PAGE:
Iraj Ershaghi
The Omar B. Milligan Chair in Petroleum Engineering, Director of the Petroleum Engineering Program, Executive Director of the Chevron-USC Center for Smart Oilfield Technologies at USC and Executive Director of UKC Center for Research and Education. For contributions to characterization of complex fractured reservoirs, and for leadership in university-industry collaboration. Elected 2014

Albert A. Dorman
Albert A. Dorman (MSCE ‘62) is the founding chairman of AECOM Technology Corporation, one of the largest private U.S. corporations and a global company responsible for large-scale public works projects. He is the first person to become both a Fellow of the American Institute of Architects and an Honorary Member of the American Society of Civil Engineering (ASCE). He is the winner of the ASCE Outstanding Lifetime Achievement Award in Leadership. He holds a research faculty appointment at the Sonny Astani Department of Civil and Environmental Engineering. Elected 1998. 

 Solomon W. Golomb
Distinguished University Professor of Mathematics, Andrew and Erna Viterbi Chair in Communications, and Professor of Electrical Engineering in the Ming Hsieh Department of Electrical Engineering Systems, Dr. Golomb is a specialist in communications theory whose work in shift register sequences, both in their basic mathematics and in their electronic applications, has become a key tool in applications ranging from radar to cellular telephones. He is an internationally known expert and inventor of mathematical games and puzzles, and a winner of the Claude E. Shannon Award of the IEEE Information Theory Society. Among his other awards and honors, Golomb is a member of the National Academy of Sciences, the American Academy of Arts and Sciences and a Foreign Fellow of the Russian Academy of Natural Sciences. Elected 1976.

Robert W. Hellwarth
A University Professor of Physics, the George T. Pfleger Chair in Electrical Engineering and a professor in the Ming Hsieh Department of Electrical Engineering Electrophysics, Dr. Hellwarth made major contributions to the understanding of quantum electronics and the invention of new laser devices. He is also a member of the National Academy of Sciences and the American Academy of Arts and Sciences. He received the L. A. Hyland Patent Award, the Charles Hard Townes Award of the Optical Society of America, and the Quantum Electronics Award of the IEEE. Elected 1977.  

Mark S. Humayun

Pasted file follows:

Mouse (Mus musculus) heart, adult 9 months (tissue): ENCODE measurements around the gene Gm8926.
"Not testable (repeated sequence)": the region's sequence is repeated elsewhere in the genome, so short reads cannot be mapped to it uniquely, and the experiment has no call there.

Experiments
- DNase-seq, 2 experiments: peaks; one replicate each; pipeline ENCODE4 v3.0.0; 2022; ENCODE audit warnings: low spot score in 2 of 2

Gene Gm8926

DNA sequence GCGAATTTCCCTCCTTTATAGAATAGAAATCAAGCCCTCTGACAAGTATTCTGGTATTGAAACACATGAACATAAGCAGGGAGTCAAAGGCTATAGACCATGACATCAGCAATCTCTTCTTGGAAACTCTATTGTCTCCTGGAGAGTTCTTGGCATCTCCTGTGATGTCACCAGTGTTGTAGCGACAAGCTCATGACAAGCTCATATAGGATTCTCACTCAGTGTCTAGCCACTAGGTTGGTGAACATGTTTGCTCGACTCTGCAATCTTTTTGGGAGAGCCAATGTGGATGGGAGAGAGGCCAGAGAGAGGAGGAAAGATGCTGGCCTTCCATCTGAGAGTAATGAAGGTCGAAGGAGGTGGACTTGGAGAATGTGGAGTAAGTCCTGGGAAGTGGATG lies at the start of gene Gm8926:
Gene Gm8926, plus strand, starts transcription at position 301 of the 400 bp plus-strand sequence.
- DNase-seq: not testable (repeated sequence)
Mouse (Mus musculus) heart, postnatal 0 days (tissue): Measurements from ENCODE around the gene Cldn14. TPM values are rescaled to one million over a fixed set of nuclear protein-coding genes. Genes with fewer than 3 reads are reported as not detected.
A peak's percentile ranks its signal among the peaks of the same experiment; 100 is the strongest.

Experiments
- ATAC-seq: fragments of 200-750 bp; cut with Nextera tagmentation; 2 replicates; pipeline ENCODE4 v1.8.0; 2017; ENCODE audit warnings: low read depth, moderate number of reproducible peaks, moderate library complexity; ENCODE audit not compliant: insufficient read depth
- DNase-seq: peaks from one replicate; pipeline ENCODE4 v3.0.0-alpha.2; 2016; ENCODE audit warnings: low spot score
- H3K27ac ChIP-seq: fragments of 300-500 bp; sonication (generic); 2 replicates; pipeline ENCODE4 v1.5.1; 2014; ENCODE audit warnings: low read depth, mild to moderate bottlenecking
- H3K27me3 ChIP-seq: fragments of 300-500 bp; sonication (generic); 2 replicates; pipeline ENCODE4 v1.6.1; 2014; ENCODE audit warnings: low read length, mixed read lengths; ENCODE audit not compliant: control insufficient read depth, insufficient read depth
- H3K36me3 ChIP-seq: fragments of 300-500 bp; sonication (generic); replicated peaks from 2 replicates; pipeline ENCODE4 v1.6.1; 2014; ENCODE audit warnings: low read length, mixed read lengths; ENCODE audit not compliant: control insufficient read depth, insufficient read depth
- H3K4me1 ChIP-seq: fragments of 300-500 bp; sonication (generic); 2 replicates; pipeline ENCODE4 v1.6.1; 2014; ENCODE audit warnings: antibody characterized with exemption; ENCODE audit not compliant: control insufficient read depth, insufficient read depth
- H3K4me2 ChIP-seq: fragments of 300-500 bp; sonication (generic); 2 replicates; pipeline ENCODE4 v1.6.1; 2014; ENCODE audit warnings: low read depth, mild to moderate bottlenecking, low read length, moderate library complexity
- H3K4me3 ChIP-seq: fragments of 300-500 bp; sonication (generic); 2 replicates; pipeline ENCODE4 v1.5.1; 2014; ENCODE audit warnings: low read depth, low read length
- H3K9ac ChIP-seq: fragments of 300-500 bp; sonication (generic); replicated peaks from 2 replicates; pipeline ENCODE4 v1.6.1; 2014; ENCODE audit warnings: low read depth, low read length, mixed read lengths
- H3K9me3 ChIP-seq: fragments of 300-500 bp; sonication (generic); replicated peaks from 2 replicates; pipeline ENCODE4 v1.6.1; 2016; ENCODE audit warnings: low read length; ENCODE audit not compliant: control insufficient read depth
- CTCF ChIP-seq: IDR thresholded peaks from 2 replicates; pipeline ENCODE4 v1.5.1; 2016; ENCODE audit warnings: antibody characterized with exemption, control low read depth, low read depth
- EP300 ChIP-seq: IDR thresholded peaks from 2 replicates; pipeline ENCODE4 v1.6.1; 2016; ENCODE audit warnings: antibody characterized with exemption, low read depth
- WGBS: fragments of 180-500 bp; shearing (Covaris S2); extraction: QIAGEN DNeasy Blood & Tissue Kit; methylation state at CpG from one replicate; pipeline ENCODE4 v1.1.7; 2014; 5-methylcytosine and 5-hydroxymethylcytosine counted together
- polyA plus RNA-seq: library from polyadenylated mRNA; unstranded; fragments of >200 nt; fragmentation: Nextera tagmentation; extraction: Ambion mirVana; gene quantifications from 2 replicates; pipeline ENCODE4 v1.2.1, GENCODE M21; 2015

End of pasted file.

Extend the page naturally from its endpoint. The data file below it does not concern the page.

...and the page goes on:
Dr. Humayun, a professor of opthalmology, cell biology, neurology and bioengineering, is co-creator of an implantable artificial device that has restored light perception and form distinction to blind individuals. He directs the NSF Engineering Research Center on Bio-Mimetic Electronics Systems, and holds joint appointments at the Keck School of Medicine at USC, the Doheny Eye Institute, and the USC Viterbi School of Engineering. Dr. Humayun is also an elected member of the Institute of Medicine. Elected 2011.

Ralph L. Keeney
Emeritus Professor of the Daniel J. Epstein Department of Industrial and Systems Engineering, Dr. Keeney is noted for analyses of the theory and engineering practice of decision and risk analysis applied to complex public problems with conflicting objectives in such areas as large-scale siting studies (e.g., airports, power plants and nuclear waste repositories), energy policy, environmental studies and corporate-management problems. Elected 1997.

Geraldine Knatz
Lecturer and Executive Director at the Port of Los Angeles in San Pedro, California. For international leadership in the engineering and development of environmentally clean urban seaports. Elected 2014.

William C. Lindsey
A professor of electrical engineering in the Ming Hsieh Department of Electrical Engineering Systems, Dr. Lindsey is an internationally known expert in deep space, satellite and terrestrial communications, known particularly for his contributions to a unified theory of phase-locked loops and applications of this theory. Elected 1997.

Alfred E. Mann
Chairman of the Board of Trustees of the Alfred Mann Foundation and of the Alfred Mann Institute,  Member of the Board of Trustees of the University of Southern California and Member of the Board of Overseers of the Keck School of Medicine, Mr. Mann is a well-known entrepreneur and inventor who developed lifesaving products in icardiac pacing technology, insulin delivery, and neural prostheses. Elected 2001.

Sanjit Mitra